The amendments define a nanobrewery as making up to 3,000 barrels of beer per year, the equivalent of 992,000 12-ounce bottles. A picobrewery can make up to 500 barrels, or about 27,556 six-packs.

Neither definition includes a food component. Brewpubs, which are already allowed, can make up to 10,000 barrels per year but must make half their money from food sales.

Warner Robins City Council members argued over whether to hire a city administrator.

A simmering debate about whether to hire a city administrator boiled over at the Warner Robins City Council meeting Monday, including allegations of secret meetings.

The discussion began in pre-council when Councilman Keith Lauritsen suggested that the council state its plans for a city administrator so that those running for mayor will know what the job will entail. Council members Mike Davis and Clifford Holmes disagreed and the discussion soon became heated.

The discussion became especially heated when Mayor Randy Toms said he wanted all future meetings on the subject to be in the open. Shaheen and Holmes both took offense, saying they took that as an accusation.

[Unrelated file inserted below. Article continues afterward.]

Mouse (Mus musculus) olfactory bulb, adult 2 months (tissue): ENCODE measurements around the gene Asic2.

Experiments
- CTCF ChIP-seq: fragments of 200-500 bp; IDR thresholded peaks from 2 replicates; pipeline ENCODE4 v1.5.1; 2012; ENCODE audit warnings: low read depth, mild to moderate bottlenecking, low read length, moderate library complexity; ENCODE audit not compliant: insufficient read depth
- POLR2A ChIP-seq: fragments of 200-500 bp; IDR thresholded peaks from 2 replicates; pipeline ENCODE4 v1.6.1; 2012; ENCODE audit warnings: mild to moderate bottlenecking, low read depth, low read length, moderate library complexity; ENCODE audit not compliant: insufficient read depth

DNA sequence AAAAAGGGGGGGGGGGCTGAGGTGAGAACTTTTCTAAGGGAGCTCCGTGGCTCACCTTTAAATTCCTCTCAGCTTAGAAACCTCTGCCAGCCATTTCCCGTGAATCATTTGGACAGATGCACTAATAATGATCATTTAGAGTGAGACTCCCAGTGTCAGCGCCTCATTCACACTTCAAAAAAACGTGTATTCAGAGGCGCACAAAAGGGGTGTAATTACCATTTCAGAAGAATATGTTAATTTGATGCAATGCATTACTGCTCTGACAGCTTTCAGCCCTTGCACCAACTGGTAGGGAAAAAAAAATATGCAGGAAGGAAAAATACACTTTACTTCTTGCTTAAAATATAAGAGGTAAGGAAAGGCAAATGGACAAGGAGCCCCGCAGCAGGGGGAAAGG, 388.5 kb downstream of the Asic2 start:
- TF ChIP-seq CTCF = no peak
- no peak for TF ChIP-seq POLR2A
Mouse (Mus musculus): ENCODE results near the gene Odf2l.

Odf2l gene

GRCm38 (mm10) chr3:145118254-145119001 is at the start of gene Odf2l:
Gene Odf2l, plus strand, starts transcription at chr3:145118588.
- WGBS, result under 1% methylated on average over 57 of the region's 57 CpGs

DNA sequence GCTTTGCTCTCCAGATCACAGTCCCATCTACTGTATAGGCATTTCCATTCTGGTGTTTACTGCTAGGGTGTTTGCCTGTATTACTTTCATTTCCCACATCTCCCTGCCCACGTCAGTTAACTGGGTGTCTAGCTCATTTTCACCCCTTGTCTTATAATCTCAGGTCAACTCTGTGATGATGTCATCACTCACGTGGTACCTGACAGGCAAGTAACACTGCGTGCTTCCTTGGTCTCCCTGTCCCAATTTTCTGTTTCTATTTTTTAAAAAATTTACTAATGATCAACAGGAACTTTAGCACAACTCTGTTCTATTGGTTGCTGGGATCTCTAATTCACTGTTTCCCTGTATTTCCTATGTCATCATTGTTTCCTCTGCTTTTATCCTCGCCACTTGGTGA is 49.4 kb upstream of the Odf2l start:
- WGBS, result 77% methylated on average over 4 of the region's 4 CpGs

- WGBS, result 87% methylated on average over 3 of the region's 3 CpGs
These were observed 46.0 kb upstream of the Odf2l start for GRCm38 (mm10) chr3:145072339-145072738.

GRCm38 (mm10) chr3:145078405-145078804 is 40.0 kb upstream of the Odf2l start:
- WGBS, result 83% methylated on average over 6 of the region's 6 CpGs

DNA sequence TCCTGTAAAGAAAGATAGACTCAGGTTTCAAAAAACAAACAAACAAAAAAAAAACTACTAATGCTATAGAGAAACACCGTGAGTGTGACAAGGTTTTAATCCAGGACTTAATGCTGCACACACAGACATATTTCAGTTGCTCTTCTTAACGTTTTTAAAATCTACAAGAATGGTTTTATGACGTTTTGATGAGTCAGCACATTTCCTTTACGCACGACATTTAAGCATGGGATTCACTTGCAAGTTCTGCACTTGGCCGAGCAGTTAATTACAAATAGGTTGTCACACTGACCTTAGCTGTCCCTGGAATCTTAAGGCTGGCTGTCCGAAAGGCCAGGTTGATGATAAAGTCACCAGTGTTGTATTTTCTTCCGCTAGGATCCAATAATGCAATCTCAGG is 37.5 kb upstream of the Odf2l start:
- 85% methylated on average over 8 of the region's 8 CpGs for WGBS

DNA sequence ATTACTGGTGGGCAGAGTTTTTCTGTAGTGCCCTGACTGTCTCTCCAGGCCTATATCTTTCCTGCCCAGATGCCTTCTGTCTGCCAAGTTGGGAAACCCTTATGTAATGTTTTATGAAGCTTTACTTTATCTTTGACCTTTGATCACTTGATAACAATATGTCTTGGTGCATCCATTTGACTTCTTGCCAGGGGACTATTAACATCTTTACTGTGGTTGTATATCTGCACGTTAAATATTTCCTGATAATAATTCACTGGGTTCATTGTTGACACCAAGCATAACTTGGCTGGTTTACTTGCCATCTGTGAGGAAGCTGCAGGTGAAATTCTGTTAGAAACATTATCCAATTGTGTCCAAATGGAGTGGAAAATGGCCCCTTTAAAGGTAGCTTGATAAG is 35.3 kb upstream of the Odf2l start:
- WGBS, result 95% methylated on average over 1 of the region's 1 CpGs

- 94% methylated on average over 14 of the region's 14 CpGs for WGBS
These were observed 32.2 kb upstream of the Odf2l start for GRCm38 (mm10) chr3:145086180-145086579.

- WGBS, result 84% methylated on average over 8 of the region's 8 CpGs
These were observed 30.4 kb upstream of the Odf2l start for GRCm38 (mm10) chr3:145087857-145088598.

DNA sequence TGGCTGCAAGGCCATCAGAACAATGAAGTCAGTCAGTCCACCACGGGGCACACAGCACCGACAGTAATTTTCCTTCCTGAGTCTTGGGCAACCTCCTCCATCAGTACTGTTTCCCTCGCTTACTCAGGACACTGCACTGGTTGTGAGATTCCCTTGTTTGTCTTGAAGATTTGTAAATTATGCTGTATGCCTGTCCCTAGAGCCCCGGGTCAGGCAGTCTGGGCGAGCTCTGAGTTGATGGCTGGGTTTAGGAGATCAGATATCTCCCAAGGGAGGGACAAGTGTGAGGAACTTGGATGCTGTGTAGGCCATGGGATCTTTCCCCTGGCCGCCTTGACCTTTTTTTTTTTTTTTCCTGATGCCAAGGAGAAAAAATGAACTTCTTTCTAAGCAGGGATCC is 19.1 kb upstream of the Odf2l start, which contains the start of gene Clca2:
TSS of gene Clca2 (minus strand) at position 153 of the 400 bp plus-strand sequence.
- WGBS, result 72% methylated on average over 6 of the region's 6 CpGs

“There was one meeting that I absolutely believe was illegal,” Toms said.

Holmes said he did go to a meeting and when he got there he saw there were three other council members, and he implied that he did not go in. He also said City Attorney Jim Elliott was there.

[City Council member Chuck] Shaheen has said he would run for mayor if the council approved a city administrator. But he said in the meeting that he is running for mayor “whether it is full or part time.”

Part of Georgia’s seashore may be designated as a place of international importance for shorebirds.

A group of public and private organizations — including two federal agencies but not the state Department of Natural Resources — submitted the nomination to the Western Hemisphere Shorebird Reserve Network to have Georgia’s barrier islands and marshlands designated a “landscape of hemispheric importance for shorebirds.”

The network is a long-standing conservation strategy for celebrating and protecting shorebirds over a wide geographic range in North and South America. Currently, there are 95 sites in North America meeting its criteria, supporting shorebirds in all three stages of habitat need: nesting, migration and non-nesting. The Altamaha River Delta was dedicated as a Coastal Georgia site of regional importance by the WHSRN (pronounced whiss-ern) Council in 1999.

The network invited the Georgia Shorebird Alliance to apply to broaden the designation and encompass more of the coast. A decision on the application is expected next month.

If approved, the designation would highlight the coast’s importance, a plus for eco-tourism as well as researchers looking for grant funding.